Remember that university policy does not allow students to take an examination prior to its scheduled time, so plan accordingly.
Attendance A record of attendance will be periodically collected. This is done to maintain accurate class rosters and to assess the impact of attendance on student achievement. Poor attendance may impact group activities.
If you will be absent, it is your responsibility to find out what was missed by checking D2L or contacting fellow classmates. Authorized absences (school functions or emergencies) may be made up for full credit. Assignments for non-authorized absences may be completed late for 75% credit if the assignment has not been returned to the class yet. All other make-ups receive 50% credit and must be completed within two weeks of the original due date or the last day of classes, whichever occurs first.
Entry-level switching The Department of Mathematics allows students within entry level mathematics courses (i.e., 010, 020, 104, 106, 108, 109, 111, 112, 113, 114, or 246) to move up to a higher numbered course during the first two weeks of a semester or move down during the first three weeks. Please contact the instructor for more details.
*Midterm grades will be based on percentage of points completed at the time of midterm submission. For final grades, total points will be rounded up to the nearest whole number to determine a letter grade. Individual scores or grades will not modified because they represent a student's progress in the class throughout the semester.
The UW-Eau Claire Liberal Education (LE) Core curriculum serves as a strong foundation for all of our academic programs. Our LE Core embodies the Power of [AND] in its design. It has been developed to ensure that you acquire the knowledge AND skills AND responsibility that you will need to actively engage in a global society. Through meeting the requirements of the LE Core you will develop the ability to think critically, creatively and independently. You will learn to integrate and apply your knowledge and develop values essential to becoming a constructive global citizen. The outcomes will empower you and prepare you to deal with complexity, diversity, and change in multiple settings. They will also develop highly marketable skills and lead to life-long learning and civic engagement (see https://www.uwec.edu/ULEC/Liberal-Education-Framework-Learning-Outcome-and-Rubrics.htm).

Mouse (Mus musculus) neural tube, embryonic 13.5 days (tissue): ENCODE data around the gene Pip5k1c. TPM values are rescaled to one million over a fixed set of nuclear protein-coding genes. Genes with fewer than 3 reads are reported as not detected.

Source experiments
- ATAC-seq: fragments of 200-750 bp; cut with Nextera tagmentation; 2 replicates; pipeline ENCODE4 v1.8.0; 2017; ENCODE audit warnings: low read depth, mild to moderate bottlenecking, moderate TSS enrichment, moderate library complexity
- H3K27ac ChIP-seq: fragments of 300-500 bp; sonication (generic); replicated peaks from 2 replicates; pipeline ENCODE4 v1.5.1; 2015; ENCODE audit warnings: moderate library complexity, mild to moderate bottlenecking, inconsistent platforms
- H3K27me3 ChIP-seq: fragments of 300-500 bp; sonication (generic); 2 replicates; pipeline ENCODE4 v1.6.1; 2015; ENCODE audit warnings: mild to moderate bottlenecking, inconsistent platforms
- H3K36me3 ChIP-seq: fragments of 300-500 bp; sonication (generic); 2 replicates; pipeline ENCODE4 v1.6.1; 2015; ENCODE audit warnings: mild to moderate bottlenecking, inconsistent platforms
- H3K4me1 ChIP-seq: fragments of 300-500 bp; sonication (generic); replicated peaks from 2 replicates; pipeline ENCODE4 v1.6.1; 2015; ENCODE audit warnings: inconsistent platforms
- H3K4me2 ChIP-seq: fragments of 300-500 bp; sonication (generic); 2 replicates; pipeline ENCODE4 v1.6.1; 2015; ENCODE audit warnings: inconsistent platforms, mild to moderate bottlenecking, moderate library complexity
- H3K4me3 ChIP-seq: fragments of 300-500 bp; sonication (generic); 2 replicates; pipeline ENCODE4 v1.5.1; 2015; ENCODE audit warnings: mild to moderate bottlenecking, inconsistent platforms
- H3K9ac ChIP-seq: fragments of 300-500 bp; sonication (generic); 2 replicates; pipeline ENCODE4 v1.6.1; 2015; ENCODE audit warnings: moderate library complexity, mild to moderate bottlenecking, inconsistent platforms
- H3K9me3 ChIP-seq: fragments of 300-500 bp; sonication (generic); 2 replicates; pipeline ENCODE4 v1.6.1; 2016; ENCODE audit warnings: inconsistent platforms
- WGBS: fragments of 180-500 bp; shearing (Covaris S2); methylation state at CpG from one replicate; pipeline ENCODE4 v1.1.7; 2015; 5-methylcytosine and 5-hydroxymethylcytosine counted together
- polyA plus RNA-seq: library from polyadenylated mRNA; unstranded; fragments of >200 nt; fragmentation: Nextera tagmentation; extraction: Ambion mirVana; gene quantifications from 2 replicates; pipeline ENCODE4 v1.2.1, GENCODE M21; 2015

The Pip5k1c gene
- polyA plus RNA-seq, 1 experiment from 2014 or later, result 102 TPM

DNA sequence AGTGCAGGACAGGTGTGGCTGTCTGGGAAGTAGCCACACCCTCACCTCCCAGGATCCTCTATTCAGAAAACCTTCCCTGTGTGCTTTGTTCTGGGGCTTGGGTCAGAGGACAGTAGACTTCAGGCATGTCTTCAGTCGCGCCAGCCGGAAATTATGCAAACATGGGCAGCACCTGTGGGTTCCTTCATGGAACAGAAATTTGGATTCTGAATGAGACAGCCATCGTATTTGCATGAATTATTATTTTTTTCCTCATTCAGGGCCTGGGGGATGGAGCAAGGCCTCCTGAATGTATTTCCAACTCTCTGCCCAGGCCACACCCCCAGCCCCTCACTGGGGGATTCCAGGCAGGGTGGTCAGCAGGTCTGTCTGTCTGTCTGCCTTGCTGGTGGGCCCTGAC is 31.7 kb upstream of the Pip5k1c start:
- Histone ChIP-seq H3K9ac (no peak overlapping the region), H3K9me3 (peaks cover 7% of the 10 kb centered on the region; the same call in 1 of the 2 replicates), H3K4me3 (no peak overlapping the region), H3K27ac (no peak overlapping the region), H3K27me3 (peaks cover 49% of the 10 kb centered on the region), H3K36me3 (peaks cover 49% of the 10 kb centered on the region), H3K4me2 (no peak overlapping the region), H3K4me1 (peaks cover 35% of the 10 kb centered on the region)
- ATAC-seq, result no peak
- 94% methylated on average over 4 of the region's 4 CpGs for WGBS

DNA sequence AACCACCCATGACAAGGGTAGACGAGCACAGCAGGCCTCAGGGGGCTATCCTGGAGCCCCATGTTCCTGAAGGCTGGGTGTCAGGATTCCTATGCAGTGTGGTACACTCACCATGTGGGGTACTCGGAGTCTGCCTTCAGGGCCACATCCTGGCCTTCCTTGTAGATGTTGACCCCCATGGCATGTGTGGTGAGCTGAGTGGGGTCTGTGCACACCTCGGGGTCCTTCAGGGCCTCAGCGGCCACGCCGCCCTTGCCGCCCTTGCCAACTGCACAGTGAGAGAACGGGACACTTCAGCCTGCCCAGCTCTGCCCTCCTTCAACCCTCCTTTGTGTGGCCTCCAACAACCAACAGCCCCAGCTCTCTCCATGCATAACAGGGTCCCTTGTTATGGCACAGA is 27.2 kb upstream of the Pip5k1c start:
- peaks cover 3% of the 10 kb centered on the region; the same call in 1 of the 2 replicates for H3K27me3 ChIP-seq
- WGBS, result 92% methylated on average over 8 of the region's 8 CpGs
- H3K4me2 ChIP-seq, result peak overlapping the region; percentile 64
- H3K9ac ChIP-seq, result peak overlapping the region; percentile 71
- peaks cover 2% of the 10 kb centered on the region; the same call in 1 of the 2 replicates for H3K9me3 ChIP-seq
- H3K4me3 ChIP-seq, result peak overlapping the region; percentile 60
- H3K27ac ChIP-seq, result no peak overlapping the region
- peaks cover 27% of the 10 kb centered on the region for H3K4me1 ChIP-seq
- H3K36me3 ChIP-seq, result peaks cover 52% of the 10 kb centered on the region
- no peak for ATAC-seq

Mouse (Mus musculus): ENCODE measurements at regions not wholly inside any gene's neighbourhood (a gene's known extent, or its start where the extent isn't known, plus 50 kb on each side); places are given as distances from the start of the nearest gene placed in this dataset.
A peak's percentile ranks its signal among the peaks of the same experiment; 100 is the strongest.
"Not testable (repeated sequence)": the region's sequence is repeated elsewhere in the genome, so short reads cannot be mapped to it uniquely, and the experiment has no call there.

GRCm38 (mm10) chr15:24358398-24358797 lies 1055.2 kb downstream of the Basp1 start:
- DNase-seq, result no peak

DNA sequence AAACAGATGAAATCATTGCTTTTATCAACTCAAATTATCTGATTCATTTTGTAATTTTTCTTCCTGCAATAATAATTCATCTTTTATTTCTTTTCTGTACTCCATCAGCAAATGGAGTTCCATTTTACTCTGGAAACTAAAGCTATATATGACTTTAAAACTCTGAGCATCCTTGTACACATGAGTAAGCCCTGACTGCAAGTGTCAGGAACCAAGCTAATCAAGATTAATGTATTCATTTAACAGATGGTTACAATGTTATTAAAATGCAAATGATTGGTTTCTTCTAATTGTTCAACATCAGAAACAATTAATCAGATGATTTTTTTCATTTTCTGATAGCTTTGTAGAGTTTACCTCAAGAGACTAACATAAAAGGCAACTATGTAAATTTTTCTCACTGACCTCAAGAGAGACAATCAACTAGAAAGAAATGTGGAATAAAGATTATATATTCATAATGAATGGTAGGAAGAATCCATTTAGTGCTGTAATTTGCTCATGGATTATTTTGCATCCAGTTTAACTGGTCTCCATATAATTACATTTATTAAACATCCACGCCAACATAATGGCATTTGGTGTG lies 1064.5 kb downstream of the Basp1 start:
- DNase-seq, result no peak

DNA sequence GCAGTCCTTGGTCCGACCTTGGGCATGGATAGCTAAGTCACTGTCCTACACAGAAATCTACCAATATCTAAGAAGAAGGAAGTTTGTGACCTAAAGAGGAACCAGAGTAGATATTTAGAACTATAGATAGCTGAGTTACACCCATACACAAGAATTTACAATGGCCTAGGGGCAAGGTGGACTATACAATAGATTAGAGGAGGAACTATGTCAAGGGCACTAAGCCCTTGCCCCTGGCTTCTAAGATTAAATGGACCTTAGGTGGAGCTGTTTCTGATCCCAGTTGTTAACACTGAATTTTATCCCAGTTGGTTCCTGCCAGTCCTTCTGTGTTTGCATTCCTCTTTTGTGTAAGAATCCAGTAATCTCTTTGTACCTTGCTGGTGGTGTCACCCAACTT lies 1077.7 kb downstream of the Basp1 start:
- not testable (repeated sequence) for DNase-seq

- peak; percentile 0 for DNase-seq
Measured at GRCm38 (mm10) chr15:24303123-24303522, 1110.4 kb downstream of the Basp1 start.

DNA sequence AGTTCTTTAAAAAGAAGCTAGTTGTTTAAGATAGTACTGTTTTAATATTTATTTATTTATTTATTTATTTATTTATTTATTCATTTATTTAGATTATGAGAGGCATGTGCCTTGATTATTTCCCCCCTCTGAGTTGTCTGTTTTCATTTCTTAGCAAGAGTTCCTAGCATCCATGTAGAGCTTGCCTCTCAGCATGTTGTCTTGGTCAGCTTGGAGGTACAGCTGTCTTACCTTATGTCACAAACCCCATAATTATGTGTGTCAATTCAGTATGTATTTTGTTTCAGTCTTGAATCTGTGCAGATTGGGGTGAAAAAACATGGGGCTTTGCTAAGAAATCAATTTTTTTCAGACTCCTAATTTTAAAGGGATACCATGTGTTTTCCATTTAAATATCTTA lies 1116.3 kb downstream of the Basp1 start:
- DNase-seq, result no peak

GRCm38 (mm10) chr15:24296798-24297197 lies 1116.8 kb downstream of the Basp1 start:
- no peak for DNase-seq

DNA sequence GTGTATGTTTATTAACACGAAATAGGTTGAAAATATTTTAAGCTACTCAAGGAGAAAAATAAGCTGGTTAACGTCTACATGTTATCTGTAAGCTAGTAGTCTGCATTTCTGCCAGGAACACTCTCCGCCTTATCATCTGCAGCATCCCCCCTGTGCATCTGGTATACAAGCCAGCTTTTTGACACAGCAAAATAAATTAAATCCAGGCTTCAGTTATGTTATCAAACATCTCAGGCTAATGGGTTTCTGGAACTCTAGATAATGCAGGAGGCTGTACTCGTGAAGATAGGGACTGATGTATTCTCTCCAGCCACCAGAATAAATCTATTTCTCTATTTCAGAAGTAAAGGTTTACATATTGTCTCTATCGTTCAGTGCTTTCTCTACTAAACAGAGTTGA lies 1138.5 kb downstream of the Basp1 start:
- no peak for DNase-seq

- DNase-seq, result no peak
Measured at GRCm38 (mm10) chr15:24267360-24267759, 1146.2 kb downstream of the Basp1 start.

Student Accommodations Any student who has a disability and is in need of classroom accommodations, please contact the instructor and the Services for Students with Disabilities Office in Centennial Hall 2106 to determine accommodations before contacting the instructor.
Academic Integrity Any academic misconduct in this course as a serious offense. The disciplinary procedures and penalties for academic misconduct are described on the UW-Eau Claire Dean of Students web site.
Civility As members of this class, we are members of a larger learning community where excellence is achieved through civility. Our actions affect everyone in our community. Courtesy is reciprocated and extends beyond our local setting, whether in future jobs, classes, or communities. Civility is not learned individually, it is practiced as a community.